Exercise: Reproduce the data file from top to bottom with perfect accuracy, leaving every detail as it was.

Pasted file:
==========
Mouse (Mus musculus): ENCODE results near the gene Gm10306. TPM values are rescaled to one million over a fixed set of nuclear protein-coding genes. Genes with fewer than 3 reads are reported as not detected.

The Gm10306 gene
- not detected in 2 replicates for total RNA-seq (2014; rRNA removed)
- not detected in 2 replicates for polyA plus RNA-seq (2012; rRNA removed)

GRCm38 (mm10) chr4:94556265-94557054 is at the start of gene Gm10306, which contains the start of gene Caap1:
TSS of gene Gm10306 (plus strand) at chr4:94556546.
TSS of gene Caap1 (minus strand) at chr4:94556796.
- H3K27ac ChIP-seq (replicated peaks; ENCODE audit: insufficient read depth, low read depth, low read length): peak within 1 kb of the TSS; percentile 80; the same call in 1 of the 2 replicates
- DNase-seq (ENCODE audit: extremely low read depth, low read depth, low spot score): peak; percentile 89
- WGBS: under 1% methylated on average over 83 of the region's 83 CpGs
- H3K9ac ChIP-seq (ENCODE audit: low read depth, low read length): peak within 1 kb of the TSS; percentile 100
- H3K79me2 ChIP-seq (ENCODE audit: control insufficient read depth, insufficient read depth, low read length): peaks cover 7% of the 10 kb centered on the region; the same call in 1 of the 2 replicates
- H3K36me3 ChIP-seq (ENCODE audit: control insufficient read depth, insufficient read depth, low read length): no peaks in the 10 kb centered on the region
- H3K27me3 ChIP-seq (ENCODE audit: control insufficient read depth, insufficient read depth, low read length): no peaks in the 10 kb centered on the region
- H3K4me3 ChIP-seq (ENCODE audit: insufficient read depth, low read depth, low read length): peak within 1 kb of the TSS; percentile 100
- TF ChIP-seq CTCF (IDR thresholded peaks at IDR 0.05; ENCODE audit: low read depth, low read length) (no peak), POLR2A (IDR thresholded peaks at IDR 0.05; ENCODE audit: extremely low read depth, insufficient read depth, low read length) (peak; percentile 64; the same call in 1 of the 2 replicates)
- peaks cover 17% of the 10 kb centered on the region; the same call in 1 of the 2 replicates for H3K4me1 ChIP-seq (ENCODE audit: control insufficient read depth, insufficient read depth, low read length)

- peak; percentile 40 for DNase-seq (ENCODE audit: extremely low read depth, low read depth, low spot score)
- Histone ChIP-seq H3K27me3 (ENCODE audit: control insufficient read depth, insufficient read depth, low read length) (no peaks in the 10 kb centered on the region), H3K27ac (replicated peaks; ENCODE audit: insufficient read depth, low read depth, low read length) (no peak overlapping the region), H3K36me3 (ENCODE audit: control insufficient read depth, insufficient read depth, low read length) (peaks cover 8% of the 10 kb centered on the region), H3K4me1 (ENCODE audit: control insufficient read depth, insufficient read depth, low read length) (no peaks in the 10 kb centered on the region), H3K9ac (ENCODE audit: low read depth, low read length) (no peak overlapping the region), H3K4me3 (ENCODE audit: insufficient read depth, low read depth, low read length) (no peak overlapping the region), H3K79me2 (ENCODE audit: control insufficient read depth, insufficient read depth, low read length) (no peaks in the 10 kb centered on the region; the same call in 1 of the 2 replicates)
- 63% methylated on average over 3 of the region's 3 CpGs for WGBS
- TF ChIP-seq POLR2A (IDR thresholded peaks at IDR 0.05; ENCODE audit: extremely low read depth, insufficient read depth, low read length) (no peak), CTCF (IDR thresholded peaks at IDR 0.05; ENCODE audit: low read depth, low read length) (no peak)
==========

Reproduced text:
Mouse (Mus musculus): ENCODE results near the gene Gm10306. TPM values are rescaled to one million over a fixed set of nuclear protein-coding genes. Genes with fewer than 3 reads are reported as not detected.

The Gm10306 gene
- not detected in 2 replicates for total RNA-seq (2014; rRNA removed)
- not detected in 2 replicates for polyA plus RNA-seq (2012; rRNA removed)

GRCm38 (mm10) chr4:94556265-94557054 is at the start of gene Gm10306, which contains the start of gene Caap1:
TSS of gene Gm10306 (plus strand) at chr4:94556546.
TSS of gene Caap1 (minus strand) at chr4:94556796.
- H3K27ac ChIP-seq (replicated peaks; ENCODE audit: insufficient read depth, low read depth, low read length): peak within 1 kb of the TSS; percentile 80; the same call in 1 of the 2 replicates
- DNase-seq (ENCODE audit: extremely low read depth, low read depth, low spot score): peak; percentile 89
- WGBS: under 1% methylated on average over 83 of the region's 83 CpGs
- H3K9ac ChIP-seq (ENCODE audit: low read depth, low read length): peak within 1 kb of the TSS; percentile 100
- H3K79me2 ChIP-seq (ENCODE audit: control insufficient read depth, insufficient read depth, low read length): peaks cover 7% of the 10 kb centered on the region; the same call in 1 of the 2 replicates
- H3K36me3 ChIP-seq (ENCODE audit: control insufficient read depth, insufficient read depth, low read length): no peaks in the 10 kb centered on the region
- H3K27me3 ChIP-seq (ENCODE audit: control insufficient read depth, insufficient read depth, low read length): no peaks in the 10 kb centered on the region
- H3K4me3 ChIP-seq (ENCODE audit: insufficient read depth, low read depth, low read length): peak within 1 kb of the TSS; percentile 100
- TF ChIP-seq CTCF (IDR thresholded peaks at IDR 0.05; ENCODE audit: low read depth, low read length) (no peak), POLR2A (IDR thresholded peaks at IDR 0.05; ENCODE audit: extremely low read depth, insufficient read depth, low read length) (peak; percentile 64; the same call in 1 of the 2 replicates)
- peaks cover 17% of the 10 kb centered on the region; the same call in 1 of the 2 replicates for H3K4me1 ChIP-seq (ENCODE audit: control insufficient read depth, insufficient read depth, low read length)

- peak; percentile 40 for DNase-seq (ENCODE audit: extremely low read depth, low read depth, low spot score)
- Histone ChIP-seq H3K27me3 (ENCODE audit: control insufficient read depth, insufficient read depth, low read length) (no peaks in the 10 kb centered on the region), H3K27ac (replicated peaks; ENCODE audit: insufficient read depth, low read depth, low read length) (no peak overlapping the region), H3K36me3 (ENCODE audit: control insufficient read depth, insufficient read depth, low read length) (peaks cover 8% of the 10 kb centered on the region), H3K4me1 (ENCODE audit: control insufficient read depth, insufficient read depth, low read length) (no peaks in the 10 kb centered on the region), H3K9ac (ENCODE audit: low read depth, low read length) (no peak overlapping the region), H3K4me3 (ENCODE audit: insufficient read depth, low read depth, low read length) (no peak overlapping the region), H3K79me2 (ENCODE audit: control insufficient read depth, insufficient read depth, low read length) (no peaks in the 10 kb centered on the region; the same call in 1 of the 2 replicates)
- 63% methylated on average over 3 of the region's 3 CpGs for WGBS
- TF ChIP-seq POLR2A (IDR thresholded peaks at IDR 0.05; ENCODE audit: extremely low read depth, insufficient read depth, low read length) (no peak), CTCF (IDR thresholded peaks at IDR 0.05; ENCODE audit: low read depth, low read length) (no peak)